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This chapter focuses on the Little Panathenaia, the version held in three years out of four, and an occasion neglected by the existing scholarship. It asks what we know about the so-called ‘annual’ celebration and how it created identities. The limited evidence shows that it was a much less complex occasion than the Great Panathenaia and it was focused on the procession and sacrifices to Athena in her sanctuary on the Akropolis. It also included a pannychis or all-night revel. The Little Panathenaia received additional elaboration in the late second century BC, when a peplos began to be offered to the goddess, while, in at least the later fifth and fourth centuries BC, a very limited set of competitions open only to Athenians was included. The identities created at the Little Panathenaia focused on Athenians and sub-groups of the city, rather than on displaying the city to external, non-Athenian visitors.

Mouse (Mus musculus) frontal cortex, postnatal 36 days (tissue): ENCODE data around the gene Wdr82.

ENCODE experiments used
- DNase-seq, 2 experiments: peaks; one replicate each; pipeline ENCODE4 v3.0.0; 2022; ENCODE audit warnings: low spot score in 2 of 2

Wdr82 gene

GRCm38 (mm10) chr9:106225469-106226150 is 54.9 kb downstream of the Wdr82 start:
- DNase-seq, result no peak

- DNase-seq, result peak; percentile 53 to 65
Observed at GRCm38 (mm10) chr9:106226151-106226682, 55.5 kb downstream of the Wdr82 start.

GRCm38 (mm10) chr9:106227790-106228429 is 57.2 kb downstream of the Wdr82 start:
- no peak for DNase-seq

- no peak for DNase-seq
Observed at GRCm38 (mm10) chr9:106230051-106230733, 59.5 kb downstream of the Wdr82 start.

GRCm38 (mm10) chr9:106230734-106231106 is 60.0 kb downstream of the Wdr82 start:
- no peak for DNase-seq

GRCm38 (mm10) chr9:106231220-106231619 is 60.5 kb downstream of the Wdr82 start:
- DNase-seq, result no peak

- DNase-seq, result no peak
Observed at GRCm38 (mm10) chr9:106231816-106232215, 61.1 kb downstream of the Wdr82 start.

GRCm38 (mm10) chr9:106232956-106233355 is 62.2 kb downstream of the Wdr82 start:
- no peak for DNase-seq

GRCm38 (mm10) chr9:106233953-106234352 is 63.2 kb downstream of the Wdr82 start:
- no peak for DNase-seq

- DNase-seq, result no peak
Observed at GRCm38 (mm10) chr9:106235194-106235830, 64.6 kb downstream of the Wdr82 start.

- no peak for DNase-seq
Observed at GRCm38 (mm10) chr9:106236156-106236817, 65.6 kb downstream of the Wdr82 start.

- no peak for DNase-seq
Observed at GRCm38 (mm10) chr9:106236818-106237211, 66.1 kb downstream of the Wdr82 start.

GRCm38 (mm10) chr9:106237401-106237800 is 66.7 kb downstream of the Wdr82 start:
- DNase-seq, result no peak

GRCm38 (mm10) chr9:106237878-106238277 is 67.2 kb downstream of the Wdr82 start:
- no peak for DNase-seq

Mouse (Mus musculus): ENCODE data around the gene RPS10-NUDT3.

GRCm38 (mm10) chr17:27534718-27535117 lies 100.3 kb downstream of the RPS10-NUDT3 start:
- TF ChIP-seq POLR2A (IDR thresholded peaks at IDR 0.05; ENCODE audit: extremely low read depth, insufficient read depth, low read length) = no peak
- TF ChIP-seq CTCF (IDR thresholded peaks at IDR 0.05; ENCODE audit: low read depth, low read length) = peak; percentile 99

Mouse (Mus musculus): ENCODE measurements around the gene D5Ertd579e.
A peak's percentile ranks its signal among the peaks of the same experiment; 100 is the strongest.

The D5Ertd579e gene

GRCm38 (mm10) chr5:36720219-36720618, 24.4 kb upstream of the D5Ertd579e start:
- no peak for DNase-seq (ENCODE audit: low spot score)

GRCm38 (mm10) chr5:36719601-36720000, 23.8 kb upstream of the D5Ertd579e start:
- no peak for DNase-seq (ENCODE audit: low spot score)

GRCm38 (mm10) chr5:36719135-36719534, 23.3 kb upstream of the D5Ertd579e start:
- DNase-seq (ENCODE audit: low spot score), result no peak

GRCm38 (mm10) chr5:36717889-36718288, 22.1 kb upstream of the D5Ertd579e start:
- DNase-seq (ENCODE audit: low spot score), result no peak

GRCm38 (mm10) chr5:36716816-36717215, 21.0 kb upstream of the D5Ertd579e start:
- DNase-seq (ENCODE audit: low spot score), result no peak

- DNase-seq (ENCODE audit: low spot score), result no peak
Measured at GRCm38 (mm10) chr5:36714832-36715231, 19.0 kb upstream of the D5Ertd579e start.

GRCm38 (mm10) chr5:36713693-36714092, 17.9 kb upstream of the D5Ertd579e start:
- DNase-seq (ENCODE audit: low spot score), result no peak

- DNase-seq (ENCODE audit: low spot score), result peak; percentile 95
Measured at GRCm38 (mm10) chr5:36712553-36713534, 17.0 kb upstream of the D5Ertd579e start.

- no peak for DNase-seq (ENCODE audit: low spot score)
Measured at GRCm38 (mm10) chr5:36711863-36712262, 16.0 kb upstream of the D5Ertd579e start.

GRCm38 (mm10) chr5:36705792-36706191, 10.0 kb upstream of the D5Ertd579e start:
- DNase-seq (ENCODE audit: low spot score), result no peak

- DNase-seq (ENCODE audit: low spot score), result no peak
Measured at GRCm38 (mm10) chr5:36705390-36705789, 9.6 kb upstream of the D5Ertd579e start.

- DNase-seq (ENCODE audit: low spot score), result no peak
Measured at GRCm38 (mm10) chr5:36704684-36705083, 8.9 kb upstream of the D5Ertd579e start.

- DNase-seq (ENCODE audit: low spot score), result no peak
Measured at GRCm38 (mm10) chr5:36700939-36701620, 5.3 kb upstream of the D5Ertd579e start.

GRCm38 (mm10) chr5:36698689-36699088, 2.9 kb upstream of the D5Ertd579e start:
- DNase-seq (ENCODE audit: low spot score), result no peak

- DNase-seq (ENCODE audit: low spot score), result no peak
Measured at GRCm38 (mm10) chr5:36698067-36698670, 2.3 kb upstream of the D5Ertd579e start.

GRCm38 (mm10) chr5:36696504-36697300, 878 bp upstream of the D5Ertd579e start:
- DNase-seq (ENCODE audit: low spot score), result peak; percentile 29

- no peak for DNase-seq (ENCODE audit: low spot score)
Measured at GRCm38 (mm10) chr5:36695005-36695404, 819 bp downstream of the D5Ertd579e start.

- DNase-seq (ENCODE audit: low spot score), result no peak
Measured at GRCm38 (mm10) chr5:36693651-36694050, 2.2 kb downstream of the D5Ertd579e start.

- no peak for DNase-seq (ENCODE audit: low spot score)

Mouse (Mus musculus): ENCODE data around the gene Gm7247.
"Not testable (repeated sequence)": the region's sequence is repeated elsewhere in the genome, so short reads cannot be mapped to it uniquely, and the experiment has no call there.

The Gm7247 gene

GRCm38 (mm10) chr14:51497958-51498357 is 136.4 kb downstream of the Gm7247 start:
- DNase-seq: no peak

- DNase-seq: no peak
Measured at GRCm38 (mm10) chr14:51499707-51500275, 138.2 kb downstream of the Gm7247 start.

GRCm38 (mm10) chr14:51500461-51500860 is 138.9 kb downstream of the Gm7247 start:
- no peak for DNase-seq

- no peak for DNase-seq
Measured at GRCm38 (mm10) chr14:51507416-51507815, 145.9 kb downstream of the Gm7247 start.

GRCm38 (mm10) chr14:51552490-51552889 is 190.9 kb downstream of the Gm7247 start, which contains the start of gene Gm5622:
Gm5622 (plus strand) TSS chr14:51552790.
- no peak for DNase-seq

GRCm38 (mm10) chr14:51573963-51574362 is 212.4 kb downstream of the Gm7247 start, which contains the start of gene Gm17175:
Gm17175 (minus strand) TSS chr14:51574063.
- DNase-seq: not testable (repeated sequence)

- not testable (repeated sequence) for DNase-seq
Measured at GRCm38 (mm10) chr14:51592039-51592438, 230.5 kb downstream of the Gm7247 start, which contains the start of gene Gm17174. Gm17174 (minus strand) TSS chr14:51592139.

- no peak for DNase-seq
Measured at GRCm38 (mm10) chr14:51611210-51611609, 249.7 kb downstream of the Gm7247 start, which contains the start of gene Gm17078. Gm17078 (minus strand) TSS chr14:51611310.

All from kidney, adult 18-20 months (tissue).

This chapter looks at the elaborate games which entertained Athena and simultaneously allowed the human participants to show off their prowess. These contests made the penteteric festival into a very different occasion from the Little Panathenaia, and they provided an important reason for visitors to come to Athens. This chapter asks exactly how individuals competed in the games over their long history. The games included musical, athletic and hippic events open to all participants, but also individual hippic contests and team competitions which were limited to Athenian males, who represented their tribes. Participation in the restricted contests served to display the (Athenian) citizen status of the competitors, and it set them apart from other individuals from other cities. The games picked up on some of the festival’s stories and themes, especially the military theme, which set the occasion apart from the Panhellenic games. The pyrrhiche and the apobatic race tied directly into some of the celebration’s most important stories, and they emphasised the close connections between the goddess and the Athenians.